In U.S. publishing, the contents page is generally referred to internally (that is, within the publishing house) as the "Table of Contents" or "TOC"; but the reason for that designation, I think, is to maintain maximum clarity in markup, etc., given that the body copy is generally referred to as "content" (if not "body copy").
Nevertheless, the overwhelmingly more common heading to use for the table of contents in the published book or periodical is simply "Contents"—if any heading is given at all. Books do tend to include that heading, in my experience, whereas periodicals often leave it to the reader to recognize the TOC for what it is. The designation "Table of Contents" seems a bit old-fashioned to me.
UPDATE (April 4, 2017)
By way of testing my impressions in a reasonably objective way, I ran a Google Books search for "table of contents" and then checked the first 25 matches to see how each book had handled its contents page. The results were surprisingly one-sided, given that the match in the first place was for the phrase "table of contents." Here is how the matches came out:
Contents page is headed 'Contents':
Drew Hyland, Plato and the Question of Beauty (Indiana University Press, 2008)
Stephen King, On Writing: A Memoir Of The Craft (Simon & Schuster, 2000)
Charles Mann, 1491: New Revelations Of The Americas Before Columbus (Alfred A. Knopf, 2005)
Ron Chernow, Alexander Hamilton (Penguin, 2004)
Stephen King, The Stand (Anchor Books, 2008)
Henry Cloud & John Townsend, Boundaries: When to Say Yes, When to Say No—To Take Control of Your Life (Running Press, 2004)
Emile Durkheim, On Suicide (Penguin, 1897/2006)
Rachel Carson, Silent Spring (Houghton Mifflin, 1962/2002)
Edward Said, Orientalism: Western Conceptions of the Orient (Penguin, 1978/2006)
C. Wright Mills, The Sociological Imagination (Oxford University Press, 1959/2000)
James Stewart, Calculus (Brooks/Cole,2008)
David McCullough, Truman (Simon & Schuster, 1992/2003)
Louis Sachar, Holes (Farrar, Straus & Giroux, 1998/2008)
Anthony Bourdain, Kitchen Confidential: Adventures in the Culinary Underbelly (Bloomsbury, 2000)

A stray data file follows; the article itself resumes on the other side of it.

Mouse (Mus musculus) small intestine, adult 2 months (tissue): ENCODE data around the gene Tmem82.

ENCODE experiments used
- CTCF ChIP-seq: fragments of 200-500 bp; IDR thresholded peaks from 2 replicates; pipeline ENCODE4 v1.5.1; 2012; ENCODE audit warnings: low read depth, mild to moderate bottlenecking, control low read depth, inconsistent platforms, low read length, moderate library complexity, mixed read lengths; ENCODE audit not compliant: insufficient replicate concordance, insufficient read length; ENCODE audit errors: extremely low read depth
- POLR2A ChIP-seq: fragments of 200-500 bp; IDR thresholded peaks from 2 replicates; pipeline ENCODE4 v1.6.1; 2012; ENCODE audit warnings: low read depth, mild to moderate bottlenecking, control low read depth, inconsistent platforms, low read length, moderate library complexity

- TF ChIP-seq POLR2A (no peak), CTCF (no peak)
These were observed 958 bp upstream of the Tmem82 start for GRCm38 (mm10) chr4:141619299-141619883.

Charles Guignon & Derk Pereboom, Existentialism: Basic Writings (Hackett, 2001)
Anthony Robbins, Awaken the Giant Within: How to Take Immediate Control of Your Emotional, Physical and Financial Destiny (Free Press, 2007)
Simon Wiesenthal, The Sunflower: On the Possibilities and Limits of Forgiveness (Alfred A. Knopf, 1976/2008)
Kevin Leman, Sheet Music: Uncovering the Secrets of Sexual Intimacy in Marriage (Tyndale House, 2002)
Cynthia Kaufman, Ideas for Action: Relevant Theory for Radical Change (South End Press, 2003)
Mitchell Duneier, Sidewalk (Farrar, Straus & Giroux, 1999/2001)
Bruce Jarrell & R. Anthony Carabasi, NMS Surgery (Lippincott, Williams & Wilkins, 2000/2008)
Contents page is headed 'Table of Contents':
Douglas Wilson & G. Tyler Fisher, Omnibus I: Biblical and Classical Civilizations (Veritas Press, 2005)
Garrison Keillor, Good Poems (Penguin, 2003)
Lloyd Brown & Lee Todd Miller, Pediatrics (Lippincott, Williams & Wilkins, 2005)
Chalmers Johnson, Blowback: The Costs and Consequences of American Empire (Henry Holt, 2001)
The final count for the first 25 titles is thus "Contents" 21, "Table of Contents" 4. And from an editor's point of view, perhaps the oddest thing about the two lists is that two publishers (Penguin and Lippincott, Williams & Wilkins) have titles in each camp. Still the tilt in favor of "Contents" is very pronounced—84 percent, in fact.
This tends to confirm my initial impression that "Contents" is far more common than "Table of Contents"in modern books.